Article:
SANTIAGO, Chile, May 18 (UPI) -- Chilean President Sebastian Pinera is courting more political risks to his rule by not doing as much as his critics want him to do to defuse the crisis in education.
Tens of thousands of protesters marched in the capital's streets this week to demand an end to inequalities in the state-backed education system. Pinera's critics want the system dismantled and rebuilt to remove vestiges of dictatorial rule by Gen. Augusto Pinochet from the 1970s to 1990.
Chile's education is denounced by its critics as one of the most unequal systems and also one of the most expensive. Chilean education is backed by the state in such a way that it perpetuates inequalities since the Pinochet era, critics said.
Successive Pinochet governments cut state funding for education, apparently in response to youth unrest over the dictator's rule and protests against many years of his human rights abuses.
Student protests began last year and have spread across Chile to become a dynamic and diverse popular movement backed by labor unions, teachers and parents.
However, the protesters are unhappy that they're still marching in the streets with no sign of government action on their demands and recommendations.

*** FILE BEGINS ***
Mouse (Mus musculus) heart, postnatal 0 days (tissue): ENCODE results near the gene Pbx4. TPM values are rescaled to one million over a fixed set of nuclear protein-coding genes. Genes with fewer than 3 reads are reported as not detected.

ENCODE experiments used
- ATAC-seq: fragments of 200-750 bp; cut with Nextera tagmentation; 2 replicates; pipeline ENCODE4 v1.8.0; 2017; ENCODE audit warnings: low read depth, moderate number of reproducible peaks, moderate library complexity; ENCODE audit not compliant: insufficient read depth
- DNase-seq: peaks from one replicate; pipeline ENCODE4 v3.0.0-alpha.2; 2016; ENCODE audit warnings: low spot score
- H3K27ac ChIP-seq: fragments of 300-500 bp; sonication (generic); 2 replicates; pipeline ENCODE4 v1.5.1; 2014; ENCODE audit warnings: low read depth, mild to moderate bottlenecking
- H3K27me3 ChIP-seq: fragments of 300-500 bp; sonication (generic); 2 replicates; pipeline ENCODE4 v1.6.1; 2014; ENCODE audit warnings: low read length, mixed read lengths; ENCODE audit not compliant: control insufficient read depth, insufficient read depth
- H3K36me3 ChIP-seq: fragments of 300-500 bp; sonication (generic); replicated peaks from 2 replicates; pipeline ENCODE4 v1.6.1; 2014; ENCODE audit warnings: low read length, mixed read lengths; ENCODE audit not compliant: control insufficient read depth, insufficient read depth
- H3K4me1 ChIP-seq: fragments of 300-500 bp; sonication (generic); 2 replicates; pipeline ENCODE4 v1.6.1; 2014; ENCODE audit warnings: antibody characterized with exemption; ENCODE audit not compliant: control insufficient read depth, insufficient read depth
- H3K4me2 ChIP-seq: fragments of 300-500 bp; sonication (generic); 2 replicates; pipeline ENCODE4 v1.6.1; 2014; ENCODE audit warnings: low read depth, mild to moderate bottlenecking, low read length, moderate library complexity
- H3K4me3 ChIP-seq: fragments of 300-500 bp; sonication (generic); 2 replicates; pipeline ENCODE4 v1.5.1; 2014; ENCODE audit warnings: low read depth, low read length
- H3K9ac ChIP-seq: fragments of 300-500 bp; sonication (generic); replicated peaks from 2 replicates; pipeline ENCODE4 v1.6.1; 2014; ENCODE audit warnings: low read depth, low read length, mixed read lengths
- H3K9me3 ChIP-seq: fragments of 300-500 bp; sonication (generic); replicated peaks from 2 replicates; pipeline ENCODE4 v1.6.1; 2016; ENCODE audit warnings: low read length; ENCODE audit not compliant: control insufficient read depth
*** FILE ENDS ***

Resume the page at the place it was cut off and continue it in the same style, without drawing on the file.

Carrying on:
Clashes between citizens and law enforcement agents are endemic and soured a presidency that began on an optimistic note with Pinera pledging to guide Chileans into the 21st century through extensive economic and social reforms.
Student leader Gabriel Boric said at least 100,000 people took part in the latest protests, an angry follow-up to more than 40 demonstrations since last year.
He said the protests would continue until such time as all the "excesses" were rectified. Chief among the demands is the introduction of a system that guarantees free education irrespective of class, social standing or family wealth.
So far, Boric said, the government had been unable to "respond to the students' basic requests."
Instead, critics say, the government's tough response has produced more discontent, given criminal records to students arrested during the protests and created a huge social divide between the mass citizenry and law enforcement agents sent to restrain the protesters.
A major demonstration in March led to clashes between protesters and police and led to about 50 arrests.
Pinera has sought to pacify the student protesters with plans for financial incentives all built into a low-interest loan system for students.
Despite the continuing student protests, Congress has yet to begin consideration of the government's proposals. Analysts have called the government politically inept, an opinion that has been reflected in plummeting approval ratings for Pinera.